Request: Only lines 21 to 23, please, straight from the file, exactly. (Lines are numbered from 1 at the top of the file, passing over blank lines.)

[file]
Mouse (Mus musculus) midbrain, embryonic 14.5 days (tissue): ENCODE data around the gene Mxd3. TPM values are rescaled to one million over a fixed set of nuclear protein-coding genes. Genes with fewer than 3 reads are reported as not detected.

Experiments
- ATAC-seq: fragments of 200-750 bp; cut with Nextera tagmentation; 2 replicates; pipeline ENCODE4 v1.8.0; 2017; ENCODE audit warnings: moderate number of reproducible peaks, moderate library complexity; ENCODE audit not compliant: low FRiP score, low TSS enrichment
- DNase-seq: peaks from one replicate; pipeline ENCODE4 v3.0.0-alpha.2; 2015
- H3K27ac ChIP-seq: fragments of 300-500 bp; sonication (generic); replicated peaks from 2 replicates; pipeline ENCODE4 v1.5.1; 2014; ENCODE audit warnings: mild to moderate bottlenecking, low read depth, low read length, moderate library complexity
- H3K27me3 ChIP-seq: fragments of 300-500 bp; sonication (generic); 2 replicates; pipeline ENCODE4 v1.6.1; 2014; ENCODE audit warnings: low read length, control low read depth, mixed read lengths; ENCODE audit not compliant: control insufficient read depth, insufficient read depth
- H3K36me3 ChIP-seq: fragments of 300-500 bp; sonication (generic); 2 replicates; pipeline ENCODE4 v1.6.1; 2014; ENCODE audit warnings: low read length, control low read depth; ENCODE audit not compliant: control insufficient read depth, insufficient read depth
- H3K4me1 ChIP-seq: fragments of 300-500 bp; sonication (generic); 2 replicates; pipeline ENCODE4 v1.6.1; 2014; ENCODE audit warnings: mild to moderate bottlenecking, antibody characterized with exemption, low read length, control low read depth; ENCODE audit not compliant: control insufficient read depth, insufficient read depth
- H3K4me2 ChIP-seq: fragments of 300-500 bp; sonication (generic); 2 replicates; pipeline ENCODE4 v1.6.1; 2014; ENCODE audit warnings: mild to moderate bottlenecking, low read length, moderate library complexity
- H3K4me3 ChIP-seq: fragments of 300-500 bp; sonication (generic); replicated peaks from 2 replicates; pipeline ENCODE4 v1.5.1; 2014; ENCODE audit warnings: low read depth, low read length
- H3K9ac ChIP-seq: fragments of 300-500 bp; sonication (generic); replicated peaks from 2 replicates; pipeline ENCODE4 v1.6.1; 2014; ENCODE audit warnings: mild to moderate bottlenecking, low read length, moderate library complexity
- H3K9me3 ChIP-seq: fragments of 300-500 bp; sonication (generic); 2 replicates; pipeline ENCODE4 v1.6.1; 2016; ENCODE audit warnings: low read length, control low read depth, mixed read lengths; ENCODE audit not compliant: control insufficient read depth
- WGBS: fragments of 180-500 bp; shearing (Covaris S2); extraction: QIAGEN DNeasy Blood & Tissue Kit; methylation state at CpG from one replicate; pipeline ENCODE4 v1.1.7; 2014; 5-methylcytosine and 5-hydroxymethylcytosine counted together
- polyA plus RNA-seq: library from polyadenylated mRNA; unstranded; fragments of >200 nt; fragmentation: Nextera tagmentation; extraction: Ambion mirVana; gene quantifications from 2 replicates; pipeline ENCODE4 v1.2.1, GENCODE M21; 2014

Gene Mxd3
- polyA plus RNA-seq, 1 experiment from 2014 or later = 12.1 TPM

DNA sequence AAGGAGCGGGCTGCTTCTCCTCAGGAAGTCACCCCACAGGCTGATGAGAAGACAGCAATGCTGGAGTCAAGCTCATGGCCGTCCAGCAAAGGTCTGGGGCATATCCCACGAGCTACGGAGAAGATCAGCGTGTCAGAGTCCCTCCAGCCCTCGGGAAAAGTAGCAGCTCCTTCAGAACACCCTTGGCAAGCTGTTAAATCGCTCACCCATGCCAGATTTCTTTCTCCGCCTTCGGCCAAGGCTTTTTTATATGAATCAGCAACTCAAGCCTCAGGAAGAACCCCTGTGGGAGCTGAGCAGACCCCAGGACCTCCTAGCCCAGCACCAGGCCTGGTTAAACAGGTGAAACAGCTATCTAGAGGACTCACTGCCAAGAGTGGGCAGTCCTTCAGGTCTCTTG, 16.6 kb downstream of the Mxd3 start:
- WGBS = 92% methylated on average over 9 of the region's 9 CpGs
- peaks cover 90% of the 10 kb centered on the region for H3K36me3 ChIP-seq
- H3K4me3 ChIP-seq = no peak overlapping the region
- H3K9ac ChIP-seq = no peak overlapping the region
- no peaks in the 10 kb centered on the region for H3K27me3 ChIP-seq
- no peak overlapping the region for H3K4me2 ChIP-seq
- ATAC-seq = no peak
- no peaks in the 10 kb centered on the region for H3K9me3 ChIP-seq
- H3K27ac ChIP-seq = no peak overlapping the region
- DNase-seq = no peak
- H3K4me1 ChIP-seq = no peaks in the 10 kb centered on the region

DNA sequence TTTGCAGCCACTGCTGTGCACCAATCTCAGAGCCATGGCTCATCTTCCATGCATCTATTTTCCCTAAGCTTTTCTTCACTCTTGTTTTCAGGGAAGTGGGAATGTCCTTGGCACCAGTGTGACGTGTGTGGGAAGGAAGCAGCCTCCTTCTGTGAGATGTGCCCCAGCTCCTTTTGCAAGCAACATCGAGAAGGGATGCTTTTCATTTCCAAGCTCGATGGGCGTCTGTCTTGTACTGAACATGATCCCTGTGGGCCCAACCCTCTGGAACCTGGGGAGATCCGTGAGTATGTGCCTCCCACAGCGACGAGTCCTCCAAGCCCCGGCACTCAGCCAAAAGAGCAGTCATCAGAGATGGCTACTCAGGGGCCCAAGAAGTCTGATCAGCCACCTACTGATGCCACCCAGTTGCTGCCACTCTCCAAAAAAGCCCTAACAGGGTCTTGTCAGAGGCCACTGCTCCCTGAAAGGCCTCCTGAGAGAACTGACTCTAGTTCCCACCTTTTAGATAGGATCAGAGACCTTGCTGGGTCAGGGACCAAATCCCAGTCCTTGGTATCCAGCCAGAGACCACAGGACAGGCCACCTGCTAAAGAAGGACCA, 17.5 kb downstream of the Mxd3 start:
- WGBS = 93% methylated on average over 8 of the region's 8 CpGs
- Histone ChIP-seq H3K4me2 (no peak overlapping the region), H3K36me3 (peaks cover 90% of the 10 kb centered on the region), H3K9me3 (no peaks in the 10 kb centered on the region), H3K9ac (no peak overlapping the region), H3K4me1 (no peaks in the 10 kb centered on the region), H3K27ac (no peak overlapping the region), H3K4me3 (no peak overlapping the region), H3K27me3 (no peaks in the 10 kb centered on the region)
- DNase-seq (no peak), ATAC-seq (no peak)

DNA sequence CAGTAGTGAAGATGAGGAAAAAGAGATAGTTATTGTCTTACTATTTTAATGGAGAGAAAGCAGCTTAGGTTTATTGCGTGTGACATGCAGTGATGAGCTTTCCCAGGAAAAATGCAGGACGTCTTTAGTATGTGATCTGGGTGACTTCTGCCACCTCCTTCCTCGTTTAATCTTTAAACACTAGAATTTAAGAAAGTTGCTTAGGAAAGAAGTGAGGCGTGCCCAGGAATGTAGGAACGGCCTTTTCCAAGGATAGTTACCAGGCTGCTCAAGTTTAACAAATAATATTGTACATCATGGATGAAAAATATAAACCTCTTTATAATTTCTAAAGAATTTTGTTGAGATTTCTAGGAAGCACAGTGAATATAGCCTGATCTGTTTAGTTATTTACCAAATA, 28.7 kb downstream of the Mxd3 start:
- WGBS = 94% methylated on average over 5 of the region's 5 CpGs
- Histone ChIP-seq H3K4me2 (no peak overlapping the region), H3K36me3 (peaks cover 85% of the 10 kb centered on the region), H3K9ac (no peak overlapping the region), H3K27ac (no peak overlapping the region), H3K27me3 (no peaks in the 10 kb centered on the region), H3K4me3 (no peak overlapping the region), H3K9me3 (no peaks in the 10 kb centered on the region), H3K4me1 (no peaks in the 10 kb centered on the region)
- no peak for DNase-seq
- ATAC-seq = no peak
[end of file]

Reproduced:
- H3K9ac ChIP-seq = no peak overlapping the region
- no peaks in the 10 kb centered on the region for H3K27me3 ChIP-seq
- no peak overlapping the region for H3K4me2 ChIP-seq